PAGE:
CO2 to carbon conversion3.7 tonnes of CO2 = 1 tonne of CRatio of the atomic weight of CO2 to the atomic weight of CSome sources give the carbon budget, while others give the CO2 budget. This is useful in converting between them. We will use CO2 for all calculations.
CO2 per kilometer of air travel0.2 kg CO2 per mile (!)link

4. Why should we care?

Obviously, this section is more personal and less quantitative. And it’s not the purpose of this article to get into details of the enormous effects of global warming on people and the environment. There’s already plenty of research about that, for example here and here and here and here and here.

However, I would like to point out is that pure economic analyses of the costs of global warming are inadequate; and that levying carbon taxes as a way of solving the problem can also be inadequate. A lot of the analyses of the effects of global warming actually understate the moral imperative to combat it, especially by residents of first-world nations.

  1. There are huge non-economic affects of global warming, such as habitat loss and species extinction.
  2. Global warming is not just shunting money from poorer regions to wealthier ones. It’s shunting money from the victims of global warming to the agents of global warming.
  3. Related to the previous point, the financial estimates of the harm done are not commensurate with the actual devastation. For example, take someone who gets two meals a day: if they are deprived of one of these meals, this gets counted as just a dollar or two of harm, but the actual damage would be considerable.
  4. The people who are harmed do not have the choice whether or not to accept the change to their lives. For example, they may be forced to move from a land where they have lived for many generations, or abandon the only livelihood they know how to make; this is a fundamental uprooting that most of them would prefer not to do, whether or not they are compensated for it.
  5. Borders are not open. Climate change may lead to some areas being less habitable and other areas more, with a smaller net effect. However, people who are badly affected do not have the choice to move to other places, even if they wanted to.
  6. The money collected by carbon taxes is not distributed to the people who are most harmed by the affects of global warming. In particular, the tax money goes to the government where the economic activity happens, but the harmful effects are felt worldwide, and predominantly in regions with lower economic activity. So even with a carbon tax, there is a net effect of shunting money from poorer regions to wealthier ones.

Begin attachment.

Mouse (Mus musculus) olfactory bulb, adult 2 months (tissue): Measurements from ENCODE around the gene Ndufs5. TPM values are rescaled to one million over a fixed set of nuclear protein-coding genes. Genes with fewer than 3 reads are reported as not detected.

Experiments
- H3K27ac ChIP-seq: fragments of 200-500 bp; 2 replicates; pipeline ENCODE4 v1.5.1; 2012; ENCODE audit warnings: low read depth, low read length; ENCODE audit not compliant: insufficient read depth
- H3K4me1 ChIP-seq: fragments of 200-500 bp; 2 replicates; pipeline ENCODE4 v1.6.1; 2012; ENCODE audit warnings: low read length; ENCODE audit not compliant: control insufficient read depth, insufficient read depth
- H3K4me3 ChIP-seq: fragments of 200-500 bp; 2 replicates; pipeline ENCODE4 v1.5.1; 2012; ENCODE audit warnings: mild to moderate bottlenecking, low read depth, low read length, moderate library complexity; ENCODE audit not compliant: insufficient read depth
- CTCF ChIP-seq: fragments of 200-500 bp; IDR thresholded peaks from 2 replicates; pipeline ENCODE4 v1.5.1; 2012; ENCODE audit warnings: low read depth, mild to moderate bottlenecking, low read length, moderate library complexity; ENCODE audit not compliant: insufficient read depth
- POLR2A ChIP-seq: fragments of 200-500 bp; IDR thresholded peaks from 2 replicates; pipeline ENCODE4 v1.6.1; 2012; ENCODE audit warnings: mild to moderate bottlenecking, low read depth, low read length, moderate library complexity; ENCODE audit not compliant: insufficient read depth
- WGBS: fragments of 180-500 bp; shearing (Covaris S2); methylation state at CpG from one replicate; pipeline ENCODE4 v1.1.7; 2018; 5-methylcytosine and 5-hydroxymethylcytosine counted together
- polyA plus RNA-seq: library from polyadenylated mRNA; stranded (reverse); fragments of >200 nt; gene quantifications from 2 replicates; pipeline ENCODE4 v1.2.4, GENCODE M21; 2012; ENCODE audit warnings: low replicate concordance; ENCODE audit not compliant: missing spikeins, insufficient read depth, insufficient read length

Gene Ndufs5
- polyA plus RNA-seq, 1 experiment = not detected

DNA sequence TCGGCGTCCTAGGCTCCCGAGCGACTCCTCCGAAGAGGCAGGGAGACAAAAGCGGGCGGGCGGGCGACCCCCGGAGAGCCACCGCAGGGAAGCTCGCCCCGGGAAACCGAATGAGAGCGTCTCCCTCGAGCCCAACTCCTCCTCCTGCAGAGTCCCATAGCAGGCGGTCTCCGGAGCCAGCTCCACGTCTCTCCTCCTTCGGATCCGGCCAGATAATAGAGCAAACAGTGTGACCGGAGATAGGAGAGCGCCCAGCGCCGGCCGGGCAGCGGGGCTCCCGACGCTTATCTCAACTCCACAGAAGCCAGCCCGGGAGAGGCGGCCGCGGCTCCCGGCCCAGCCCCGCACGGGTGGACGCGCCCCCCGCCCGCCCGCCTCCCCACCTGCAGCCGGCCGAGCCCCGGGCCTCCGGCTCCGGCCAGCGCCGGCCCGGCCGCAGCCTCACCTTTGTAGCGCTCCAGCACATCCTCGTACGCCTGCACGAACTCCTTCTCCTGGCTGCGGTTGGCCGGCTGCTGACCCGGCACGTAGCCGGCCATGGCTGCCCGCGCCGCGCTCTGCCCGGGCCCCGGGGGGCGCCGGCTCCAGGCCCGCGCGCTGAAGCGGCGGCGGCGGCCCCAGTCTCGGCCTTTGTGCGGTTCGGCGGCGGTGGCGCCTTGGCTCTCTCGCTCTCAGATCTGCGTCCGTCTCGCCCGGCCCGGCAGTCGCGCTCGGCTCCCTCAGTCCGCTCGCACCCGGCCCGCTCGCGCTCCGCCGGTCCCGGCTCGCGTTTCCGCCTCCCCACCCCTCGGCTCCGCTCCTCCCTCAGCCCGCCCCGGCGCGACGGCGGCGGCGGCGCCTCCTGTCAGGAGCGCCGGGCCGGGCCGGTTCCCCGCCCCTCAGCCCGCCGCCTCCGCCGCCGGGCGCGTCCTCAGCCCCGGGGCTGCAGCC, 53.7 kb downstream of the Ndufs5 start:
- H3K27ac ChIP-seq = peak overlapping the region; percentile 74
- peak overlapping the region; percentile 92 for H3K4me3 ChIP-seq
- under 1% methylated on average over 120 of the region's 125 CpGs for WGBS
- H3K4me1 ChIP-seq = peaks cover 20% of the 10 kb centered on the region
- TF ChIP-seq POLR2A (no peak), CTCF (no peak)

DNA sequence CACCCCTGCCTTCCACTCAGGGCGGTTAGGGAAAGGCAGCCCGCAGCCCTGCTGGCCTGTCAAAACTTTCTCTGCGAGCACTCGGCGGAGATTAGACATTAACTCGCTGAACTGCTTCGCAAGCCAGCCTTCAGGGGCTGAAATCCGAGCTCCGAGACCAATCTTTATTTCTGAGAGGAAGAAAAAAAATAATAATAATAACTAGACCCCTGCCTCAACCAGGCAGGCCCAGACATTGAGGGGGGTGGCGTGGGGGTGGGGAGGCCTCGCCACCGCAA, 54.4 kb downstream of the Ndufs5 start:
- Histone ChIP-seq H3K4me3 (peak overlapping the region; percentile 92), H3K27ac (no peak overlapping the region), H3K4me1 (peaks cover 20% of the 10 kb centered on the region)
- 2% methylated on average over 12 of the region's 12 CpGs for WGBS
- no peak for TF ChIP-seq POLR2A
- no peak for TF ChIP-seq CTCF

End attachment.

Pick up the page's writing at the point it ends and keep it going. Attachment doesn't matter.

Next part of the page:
7. The numbers actually used as carbon taxes in practice are influenced heavily by political factors separate from the actual social cost of the carbon. In particular, it cannot be set more than can be accepted by the politicans and populace.
  8. The carbon tax is considered by many politicians to have repercussions on the economy, and is set lower than the expected social cost of carbon in order to take these repercussions into account.
  9. Once the changes from global warming have been effected, they can last a very long time, accumulating damage. Therefore, actual prevention is much more valuable than remediation.
  10. The estimates of the cost of global warming that carbon taxes are based on, are calculated by discounting future costs. That is, something that would harm a future generation $100, is given a cost of, say, $50, as it is assumed that we do not care as much about affects in the future. The moral hazards of this should be obvious.

5. Calculations for individual cases

5.1 Hybrid cars and other fuel-efficient cars:

5.1.1 Honda Civic vs. Honda Civic Hybrid

Assume that the fuel efficiency of a hybrid car (such as a Toyota Prius or a Honda Civic hybrid) is 50 miles/gallon \approx 20 km/liter of gasoline, and that a gasoline-driven Honda Civic gets 35 miles/gallon, which is about 14 km/liter.

There are a couple of different ways of calculating this. We’ll do it both ways to see if they agree with each other as a sanity check. The first is by using “true cost of ownership” from Kelly Blue Book (kbb.com) or Edmunds (edmunds.com) to determine the costs, while the second is by simply using the upfront costs. The first method aims to be more accurate, while at the same time has more assumptions built into it.

5.1.1.1 Calculation using “true cost of ownership”

We will do the calculations for a distance driven of 75,000 miles, which is 120,000 km. (The reason for choosing this particular number is that Edmunds calculates the total cost of ownership over this distance.)